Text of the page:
The Trade Deficit Threatens Our Recovery

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Thursday, the Commerce Department will report July international trade in goods and services. The trade deficit, which is the amount imports exceed exports, is expected to rise to $28.0 billion from $27.0 billion in May.

The trade deficit was a principal cause of the Great Recession, threatens to stifle recovery and push unemployment above 10 percent through 2011.

At 2.3 percent of GDP, the trade deficit subtracts more from the demand for U.S.-made goods and services than President Obama's stimulus package adds. Moreover, Obama's stimulus is temporary, whereas the trade deficit is permanent.

Subsidized manufactures from China and petroleum account for nearly the entire deficit, and both will rise as consumer spending and oil prices rebound later in 2009.

Money spent on Chinese coffee makers and Middle East oil cannot be spent on U.S.-made goods and services, unless offset by exports.

When imports substantially exceed exports, Americans must consume much more than the incomes they earn producing goods and services, or the demand for what they make is inadequate, inventories pile up, layoffs result, and the economy goes into recession.

From 2003 to 2007, Americans borrowed to consume more than they produced but when mortgages failed, the shortfall in demand for domestic products drove up unemployment, choked consumer spending and thrust the economy into recession. Now huge stimulus spending is required to resuscitate business activity.

President Obama ignores the trade deficit; consequently, his policies to fight the recession will deliver only a moderate recovery in 2010. Imports of oil and Chinese consumer goods will rise as the economy recovers. As stimulus spending runs out, the escalating trade deficit will push the economy down again and threatens the feared "W" shaped recovery.

So far, the Obama Administration has not challenged Beijing's most protectionist policies-large government purchases of U.S. dollars that drive down the exchange rate for the yuan, subsidize Chinese exports, and artificially elevate Chinese savings and suppress U.S. savings. The China-U.S. savings imbalance is not entirely a natural phenomenon rooted in consumer behavior.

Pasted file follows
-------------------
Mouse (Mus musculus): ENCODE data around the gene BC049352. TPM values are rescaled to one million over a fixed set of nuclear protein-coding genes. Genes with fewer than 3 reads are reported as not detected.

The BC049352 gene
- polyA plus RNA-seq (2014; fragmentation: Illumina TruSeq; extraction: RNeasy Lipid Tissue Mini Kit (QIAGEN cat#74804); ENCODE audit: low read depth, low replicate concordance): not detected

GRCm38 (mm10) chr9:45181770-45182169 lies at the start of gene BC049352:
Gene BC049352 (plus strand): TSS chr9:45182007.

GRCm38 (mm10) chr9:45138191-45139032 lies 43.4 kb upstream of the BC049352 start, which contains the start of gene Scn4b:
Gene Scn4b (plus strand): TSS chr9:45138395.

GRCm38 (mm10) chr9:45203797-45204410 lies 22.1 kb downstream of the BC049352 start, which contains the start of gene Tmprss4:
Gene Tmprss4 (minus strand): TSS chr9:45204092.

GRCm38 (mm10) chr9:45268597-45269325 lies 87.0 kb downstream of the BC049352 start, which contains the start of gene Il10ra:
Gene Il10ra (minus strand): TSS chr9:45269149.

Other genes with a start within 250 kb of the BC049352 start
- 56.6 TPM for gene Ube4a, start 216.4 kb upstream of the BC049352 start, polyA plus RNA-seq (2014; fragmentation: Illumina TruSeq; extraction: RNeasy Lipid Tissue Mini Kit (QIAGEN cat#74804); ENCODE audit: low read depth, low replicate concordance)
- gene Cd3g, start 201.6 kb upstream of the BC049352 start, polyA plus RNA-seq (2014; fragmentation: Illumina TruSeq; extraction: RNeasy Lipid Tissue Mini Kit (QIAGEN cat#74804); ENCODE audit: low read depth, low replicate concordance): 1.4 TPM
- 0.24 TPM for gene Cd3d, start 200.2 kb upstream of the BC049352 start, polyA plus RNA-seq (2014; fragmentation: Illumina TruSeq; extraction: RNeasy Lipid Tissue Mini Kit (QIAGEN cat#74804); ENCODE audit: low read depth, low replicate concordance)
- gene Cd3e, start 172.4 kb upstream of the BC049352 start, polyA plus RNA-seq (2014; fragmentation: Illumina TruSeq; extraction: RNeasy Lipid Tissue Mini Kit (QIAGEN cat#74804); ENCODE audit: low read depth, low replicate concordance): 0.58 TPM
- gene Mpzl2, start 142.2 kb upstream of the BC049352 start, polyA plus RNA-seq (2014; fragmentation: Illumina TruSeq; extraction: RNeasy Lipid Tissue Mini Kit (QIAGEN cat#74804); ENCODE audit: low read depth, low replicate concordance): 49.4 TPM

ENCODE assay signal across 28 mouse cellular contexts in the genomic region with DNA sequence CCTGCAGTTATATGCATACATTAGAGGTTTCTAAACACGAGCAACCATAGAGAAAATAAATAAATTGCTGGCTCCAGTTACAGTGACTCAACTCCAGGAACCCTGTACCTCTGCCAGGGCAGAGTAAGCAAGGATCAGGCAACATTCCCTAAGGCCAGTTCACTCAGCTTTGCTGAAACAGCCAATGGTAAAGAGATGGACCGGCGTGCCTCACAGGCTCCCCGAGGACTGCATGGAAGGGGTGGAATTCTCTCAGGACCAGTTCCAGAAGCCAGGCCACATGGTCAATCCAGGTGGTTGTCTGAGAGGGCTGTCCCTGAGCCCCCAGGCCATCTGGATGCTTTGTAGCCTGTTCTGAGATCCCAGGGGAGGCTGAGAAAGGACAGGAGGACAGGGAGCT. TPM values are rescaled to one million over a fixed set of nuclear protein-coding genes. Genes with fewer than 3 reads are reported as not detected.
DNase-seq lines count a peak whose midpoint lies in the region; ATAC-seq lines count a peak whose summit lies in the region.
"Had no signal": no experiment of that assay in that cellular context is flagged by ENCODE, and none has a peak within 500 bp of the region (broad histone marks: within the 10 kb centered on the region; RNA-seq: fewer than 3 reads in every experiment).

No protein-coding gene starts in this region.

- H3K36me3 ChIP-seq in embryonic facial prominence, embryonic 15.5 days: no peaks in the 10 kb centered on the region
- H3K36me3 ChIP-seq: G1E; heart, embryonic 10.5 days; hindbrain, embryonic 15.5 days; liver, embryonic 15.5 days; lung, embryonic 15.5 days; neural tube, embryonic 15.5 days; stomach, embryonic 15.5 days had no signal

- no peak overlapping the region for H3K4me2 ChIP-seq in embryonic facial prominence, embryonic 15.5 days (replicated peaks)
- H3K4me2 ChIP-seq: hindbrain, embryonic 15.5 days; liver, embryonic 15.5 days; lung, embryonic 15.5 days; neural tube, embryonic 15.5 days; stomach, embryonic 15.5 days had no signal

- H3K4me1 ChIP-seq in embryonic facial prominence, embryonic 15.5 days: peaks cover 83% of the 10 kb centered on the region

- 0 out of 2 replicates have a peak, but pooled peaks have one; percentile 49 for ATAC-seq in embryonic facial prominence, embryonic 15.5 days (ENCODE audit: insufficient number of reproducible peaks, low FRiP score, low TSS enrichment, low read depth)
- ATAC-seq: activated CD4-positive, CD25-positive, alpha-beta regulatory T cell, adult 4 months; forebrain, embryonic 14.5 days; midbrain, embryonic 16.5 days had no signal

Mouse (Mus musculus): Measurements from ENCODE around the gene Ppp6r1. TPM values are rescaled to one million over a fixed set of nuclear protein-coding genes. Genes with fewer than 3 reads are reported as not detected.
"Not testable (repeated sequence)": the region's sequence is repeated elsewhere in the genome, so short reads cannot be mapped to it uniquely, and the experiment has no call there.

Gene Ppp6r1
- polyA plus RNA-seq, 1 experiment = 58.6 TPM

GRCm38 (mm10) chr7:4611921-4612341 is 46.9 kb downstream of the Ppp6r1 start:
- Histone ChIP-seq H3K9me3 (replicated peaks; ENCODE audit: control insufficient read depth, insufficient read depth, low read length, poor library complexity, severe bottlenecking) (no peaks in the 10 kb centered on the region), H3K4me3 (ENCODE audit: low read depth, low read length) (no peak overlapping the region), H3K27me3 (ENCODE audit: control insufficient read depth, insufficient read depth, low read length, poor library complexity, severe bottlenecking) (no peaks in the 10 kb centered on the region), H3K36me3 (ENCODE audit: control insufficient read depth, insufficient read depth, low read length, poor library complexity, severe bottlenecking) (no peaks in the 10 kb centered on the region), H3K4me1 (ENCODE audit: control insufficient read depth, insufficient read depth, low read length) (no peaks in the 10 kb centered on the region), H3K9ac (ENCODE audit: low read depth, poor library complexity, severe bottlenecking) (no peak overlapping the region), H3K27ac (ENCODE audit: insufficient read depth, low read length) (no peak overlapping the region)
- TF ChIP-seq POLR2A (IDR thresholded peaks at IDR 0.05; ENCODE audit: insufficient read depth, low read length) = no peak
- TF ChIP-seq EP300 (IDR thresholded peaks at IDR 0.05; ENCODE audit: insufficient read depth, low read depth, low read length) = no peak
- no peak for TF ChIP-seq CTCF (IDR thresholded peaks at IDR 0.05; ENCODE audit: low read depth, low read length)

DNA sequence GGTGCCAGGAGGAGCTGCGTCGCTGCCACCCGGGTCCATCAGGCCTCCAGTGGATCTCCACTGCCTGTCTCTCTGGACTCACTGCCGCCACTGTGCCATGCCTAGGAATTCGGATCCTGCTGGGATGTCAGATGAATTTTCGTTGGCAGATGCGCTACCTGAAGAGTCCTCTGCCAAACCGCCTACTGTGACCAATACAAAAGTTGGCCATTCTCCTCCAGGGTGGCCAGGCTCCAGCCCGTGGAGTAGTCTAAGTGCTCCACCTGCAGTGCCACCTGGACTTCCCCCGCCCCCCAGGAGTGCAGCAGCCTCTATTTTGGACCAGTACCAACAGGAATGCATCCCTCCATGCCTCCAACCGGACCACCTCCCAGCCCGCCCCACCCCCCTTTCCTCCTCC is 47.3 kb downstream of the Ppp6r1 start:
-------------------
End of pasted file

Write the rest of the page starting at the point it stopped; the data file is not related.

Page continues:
In 2009 the trade deficit is slicing $400 billion to $600 billion off GDP, and longer term, it reduces potential annual GDP growth to 3 percent from 4 percent.

Manufacturers are particularly hard hit by subsidized imports. Through recession and recovery, 5.5 million manufacturing jobs have been lost since 2000. Following the pattern of past economic expansions, the manufacturing sector should have regained about 2.7 million of those jobs, especially given the very strong productivity growth accomplished in recent years.

The trade deficit is the single most important reason why the private sector has failed to add a single job since 1999.

Thanks to the record trade deficits accumulated over the last 10 years, the U.S. economy is about $1.5 trillion smaller. This comes to about $10,000 per worker.

Peter Morici is a professor at the University of Maryland School of Business and former Chief Economist at the U.S. International Trade Commission.
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